Physical abuse is the intentional application of force to a child that threatens the health or life of the child or the intentional subjection of a child to a harmful environment, including tobacco smoke. This is set forth in the amendments to the Protection of the Rights of the Child Law, which the Saeima adopted in the third and final reading on Thursday, 30 May. This provision protects a child’s right to grow up in a smoke-free environment.
“Hopefully, the amendments to the Law will promote awareness about the harm caused by smoking and will make people act more responsibly regarding children's health. I would like to emphasise that these amendments do not mean that a child will automatically be removed from a family in which one or both parents are smokers, as has incorrectly been reported by the media on several occasions,” said Ināra Mūrniece, Chairperson of the Human Rights and Public Affairs Committee, which was responsible for the Draft Law.
The amendments to the Law also broaden the definition of emotional abuse by including insult to the dignity of a child and exertion of psychological influence over a child by abusing a relative of the child in his/her presence.
In order to reinforce a child’s right to grow up in a family environment, the amendments envisage that children left without parental care shall preferably be granted the opportunity of living with a guardian or foster family and that a child shall be placed in out-of-family care only while such an opportunity is not available. As regards care for children under guardianship, the new provisions set forth that the parents have an obligation to pay child support payments to the guardian, and if they fail to fulfil this obligation, the guardian has the right to file a claim in a court.
The amendments also set forth the cases in which parents are exempted from the obligation to pay for out-of-family care of a child, for example, if the child was conceived during a sexual offense against the woman.
Furthermore, the amendments introduce an obligation for parents or caregivers of a child under the age of 7 to ensure that the child is looked after during their absence. The amendments also supply a definition of an entity entitled to look after a child, and they establish the basic principles of operation for such an entity; namely the entity looking after a child shall ensure that the environment in which this service is provided is appropriate for a child and does not endanger the child's safety, life, health, virtue or well-rounded development.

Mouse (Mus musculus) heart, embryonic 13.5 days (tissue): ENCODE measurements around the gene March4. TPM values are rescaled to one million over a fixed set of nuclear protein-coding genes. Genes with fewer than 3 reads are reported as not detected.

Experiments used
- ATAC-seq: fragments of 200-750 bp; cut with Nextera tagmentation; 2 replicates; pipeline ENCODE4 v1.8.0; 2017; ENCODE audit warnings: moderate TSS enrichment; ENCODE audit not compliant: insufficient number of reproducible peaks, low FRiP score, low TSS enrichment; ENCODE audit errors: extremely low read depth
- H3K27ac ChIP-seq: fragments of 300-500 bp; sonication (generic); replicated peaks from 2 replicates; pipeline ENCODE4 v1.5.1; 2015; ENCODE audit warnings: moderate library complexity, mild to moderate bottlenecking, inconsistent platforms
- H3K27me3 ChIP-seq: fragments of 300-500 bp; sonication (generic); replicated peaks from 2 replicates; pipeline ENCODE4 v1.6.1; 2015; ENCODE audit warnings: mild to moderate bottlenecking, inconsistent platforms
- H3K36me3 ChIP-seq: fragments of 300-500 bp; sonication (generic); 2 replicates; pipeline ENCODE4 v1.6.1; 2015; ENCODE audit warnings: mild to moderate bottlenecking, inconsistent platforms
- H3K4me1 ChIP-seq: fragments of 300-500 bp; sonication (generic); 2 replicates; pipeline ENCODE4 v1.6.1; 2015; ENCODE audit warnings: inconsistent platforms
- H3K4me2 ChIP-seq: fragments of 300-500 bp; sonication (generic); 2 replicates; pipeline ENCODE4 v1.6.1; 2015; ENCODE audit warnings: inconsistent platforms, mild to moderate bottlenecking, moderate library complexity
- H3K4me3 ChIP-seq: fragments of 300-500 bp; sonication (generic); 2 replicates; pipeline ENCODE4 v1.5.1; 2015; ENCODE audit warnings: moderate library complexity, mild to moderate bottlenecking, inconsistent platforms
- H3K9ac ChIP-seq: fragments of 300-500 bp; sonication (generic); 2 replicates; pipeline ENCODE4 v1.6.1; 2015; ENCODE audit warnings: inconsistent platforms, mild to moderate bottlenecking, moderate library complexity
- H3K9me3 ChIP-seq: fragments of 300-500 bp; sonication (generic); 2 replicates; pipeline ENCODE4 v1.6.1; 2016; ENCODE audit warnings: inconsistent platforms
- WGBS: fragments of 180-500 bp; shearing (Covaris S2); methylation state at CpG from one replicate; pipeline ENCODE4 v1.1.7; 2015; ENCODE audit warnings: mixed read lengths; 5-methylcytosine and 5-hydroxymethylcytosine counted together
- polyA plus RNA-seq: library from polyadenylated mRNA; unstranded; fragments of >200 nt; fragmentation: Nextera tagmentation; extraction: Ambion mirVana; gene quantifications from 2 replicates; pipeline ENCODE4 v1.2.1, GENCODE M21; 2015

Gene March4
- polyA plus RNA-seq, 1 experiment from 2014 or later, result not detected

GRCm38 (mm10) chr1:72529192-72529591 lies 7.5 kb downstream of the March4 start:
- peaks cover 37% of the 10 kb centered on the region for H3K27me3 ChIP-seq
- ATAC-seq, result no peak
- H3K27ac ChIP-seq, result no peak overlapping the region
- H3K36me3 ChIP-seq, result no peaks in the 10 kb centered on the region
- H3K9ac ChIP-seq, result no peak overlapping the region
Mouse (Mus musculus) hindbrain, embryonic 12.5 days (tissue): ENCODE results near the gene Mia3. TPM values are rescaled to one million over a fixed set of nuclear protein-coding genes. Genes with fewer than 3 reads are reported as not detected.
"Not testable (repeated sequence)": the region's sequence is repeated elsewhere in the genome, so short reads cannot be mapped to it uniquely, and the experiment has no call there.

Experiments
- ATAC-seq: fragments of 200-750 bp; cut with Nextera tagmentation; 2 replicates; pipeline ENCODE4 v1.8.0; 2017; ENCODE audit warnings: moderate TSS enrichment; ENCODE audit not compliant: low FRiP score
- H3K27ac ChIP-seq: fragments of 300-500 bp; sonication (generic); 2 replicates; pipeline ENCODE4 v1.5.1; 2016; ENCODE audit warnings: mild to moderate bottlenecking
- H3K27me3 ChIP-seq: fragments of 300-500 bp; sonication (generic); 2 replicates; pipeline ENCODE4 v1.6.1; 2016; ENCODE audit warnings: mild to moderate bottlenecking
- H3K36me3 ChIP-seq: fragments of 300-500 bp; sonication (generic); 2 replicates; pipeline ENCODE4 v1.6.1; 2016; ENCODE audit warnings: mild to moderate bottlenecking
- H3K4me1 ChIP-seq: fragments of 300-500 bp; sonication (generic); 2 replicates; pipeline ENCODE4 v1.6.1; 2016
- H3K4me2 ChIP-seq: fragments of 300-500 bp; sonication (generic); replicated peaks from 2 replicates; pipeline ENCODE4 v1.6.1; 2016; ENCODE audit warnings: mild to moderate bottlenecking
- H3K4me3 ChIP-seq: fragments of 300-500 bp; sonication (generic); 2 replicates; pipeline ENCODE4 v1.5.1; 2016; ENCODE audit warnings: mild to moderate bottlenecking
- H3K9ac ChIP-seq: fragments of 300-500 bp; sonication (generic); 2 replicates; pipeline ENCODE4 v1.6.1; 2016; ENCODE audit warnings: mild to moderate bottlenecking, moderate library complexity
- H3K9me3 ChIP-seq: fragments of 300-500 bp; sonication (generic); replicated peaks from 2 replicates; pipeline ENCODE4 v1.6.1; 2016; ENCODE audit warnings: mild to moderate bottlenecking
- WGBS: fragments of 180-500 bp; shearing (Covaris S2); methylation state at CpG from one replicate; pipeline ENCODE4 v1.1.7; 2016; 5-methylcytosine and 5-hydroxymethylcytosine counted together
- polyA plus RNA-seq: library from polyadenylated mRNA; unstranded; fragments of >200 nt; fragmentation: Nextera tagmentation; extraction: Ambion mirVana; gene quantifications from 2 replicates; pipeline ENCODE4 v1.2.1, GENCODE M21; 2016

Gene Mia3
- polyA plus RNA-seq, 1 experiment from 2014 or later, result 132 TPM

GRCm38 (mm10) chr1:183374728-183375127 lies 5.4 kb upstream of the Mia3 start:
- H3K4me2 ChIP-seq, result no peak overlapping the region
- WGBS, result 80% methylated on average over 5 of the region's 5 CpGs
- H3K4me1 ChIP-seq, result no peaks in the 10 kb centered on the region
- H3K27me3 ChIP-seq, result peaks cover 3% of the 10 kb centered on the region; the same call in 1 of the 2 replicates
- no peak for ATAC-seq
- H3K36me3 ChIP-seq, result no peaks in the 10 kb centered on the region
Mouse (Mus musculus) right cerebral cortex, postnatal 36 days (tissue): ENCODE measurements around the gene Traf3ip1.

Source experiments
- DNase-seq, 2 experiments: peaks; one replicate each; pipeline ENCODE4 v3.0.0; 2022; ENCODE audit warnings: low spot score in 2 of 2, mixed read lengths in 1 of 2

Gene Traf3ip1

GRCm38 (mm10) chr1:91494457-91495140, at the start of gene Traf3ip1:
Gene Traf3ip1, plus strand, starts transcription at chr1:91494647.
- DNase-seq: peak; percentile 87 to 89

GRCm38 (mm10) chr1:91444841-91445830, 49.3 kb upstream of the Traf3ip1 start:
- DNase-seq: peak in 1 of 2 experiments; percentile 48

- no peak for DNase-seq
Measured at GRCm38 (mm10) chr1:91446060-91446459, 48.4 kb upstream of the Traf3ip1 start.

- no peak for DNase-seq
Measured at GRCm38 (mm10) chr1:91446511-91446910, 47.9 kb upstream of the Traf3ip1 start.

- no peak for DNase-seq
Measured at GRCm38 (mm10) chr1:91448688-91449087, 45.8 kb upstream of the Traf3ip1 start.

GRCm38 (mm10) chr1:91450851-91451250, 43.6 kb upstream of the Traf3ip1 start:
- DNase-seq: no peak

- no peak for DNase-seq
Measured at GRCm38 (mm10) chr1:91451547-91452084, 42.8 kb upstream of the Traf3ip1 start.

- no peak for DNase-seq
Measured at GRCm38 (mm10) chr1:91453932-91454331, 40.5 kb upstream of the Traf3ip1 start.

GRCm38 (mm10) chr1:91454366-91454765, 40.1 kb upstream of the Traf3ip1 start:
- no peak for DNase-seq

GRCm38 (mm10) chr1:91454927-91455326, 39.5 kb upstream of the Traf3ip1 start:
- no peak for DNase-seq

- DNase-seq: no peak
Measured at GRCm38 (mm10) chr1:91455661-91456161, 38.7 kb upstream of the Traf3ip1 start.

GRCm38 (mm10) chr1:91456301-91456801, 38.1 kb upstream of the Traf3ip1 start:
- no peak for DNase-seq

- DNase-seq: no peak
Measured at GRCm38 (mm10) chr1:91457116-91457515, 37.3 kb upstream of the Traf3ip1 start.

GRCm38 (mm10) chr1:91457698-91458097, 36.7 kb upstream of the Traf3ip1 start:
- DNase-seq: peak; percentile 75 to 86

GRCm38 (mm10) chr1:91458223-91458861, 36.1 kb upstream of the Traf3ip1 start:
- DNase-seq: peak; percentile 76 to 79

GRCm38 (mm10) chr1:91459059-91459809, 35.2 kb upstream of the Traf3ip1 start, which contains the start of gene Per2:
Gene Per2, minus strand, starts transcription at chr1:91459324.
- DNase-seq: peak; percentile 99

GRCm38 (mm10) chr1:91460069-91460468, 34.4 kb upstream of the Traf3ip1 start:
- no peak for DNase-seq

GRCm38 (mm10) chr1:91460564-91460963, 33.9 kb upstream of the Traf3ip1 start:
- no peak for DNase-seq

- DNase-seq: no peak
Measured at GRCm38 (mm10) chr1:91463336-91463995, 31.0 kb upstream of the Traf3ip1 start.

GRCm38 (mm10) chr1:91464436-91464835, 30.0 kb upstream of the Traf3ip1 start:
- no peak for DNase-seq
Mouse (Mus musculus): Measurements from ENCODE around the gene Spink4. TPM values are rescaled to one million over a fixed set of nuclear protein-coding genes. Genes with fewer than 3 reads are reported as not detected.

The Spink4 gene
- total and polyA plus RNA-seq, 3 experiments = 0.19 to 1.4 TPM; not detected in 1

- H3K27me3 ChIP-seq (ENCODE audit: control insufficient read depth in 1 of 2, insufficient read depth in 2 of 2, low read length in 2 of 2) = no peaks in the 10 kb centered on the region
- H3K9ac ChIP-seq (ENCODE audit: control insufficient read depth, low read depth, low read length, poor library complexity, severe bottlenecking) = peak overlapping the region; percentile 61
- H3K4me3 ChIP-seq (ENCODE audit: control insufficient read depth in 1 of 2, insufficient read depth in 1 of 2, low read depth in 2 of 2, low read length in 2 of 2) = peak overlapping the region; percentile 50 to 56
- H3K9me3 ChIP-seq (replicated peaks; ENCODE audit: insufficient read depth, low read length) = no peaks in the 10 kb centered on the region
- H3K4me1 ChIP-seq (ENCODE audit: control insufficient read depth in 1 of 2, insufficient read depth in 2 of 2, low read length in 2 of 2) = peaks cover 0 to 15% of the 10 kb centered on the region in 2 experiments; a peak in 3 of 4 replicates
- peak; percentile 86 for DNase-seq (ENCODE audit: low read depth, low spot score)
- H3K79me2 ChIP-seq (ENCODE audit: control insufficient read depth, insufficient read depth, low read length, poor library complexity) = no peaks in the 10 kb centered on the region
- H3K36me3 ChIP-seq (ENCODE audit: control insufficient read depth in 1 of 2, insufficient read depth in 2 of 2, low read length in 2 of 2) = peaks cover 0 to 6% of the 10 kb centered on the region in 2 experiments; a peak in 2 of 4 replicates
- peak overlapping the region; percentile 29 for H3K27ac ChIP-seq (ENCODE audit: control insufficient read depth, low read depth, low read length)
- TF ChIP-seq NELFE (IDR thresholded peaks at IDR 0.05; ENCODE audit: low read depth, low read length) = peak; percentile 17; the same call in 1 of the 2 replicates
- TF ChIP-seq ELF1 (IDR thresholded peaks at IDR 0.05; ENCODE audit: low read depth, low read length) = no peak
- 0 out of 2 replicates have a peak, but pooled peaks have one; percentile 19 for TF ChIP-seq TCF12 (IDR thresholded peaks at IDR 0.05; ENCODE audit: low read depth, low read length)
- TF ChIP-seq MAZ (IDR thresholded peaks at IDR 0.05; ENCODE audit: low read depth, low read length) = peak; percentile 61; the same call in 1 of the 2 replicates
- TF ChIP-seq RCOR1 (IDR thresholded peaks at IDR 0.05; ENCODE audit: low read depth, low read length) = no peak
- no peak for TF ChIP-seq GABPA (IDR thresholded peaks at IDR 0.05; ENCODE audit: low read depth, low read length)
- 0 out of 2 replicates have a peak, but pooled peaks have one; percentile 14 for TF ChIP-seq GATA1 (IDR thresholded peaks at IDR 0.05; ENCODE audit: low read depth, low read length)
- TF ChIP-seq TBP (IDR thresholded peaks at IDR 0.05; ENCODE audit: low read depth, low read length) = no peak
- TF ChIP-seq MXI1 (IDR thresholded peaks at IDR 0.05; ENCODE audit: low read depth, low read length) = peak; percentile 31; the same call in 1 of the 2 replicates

The list of persons who must have specific knowledge about children’s rights is also introduced. As before, this list contains specialists dealing with cases pertaining to protection of children’s rights; however, it is supplemented with representatives of other professions that work with children on a daily basis and in a timely manner can identify and prevent violation of the rights of a child, such as abuse.
In order to protect the rights of a child who has been abused and is undergoing social rehabilitation, the head of the social rehabilitation institution shall henceforth have the right to search the child and check correspondence or packages addressed to the child in order to protect the child from threats expressed by the abuser.
Furthermore, it is planned to establish a minors’ support information system containing information from state and municipal institutions, as well as health-care providers, about minors in need of support and cases requiring preventive measures to protect a child.
The authors of the Draft Law point out that these amendments will facilitate adherence to the UN Convention on the Rights of the Child, especially in regard to socially vulnerable and abused children.
Saeima Press Service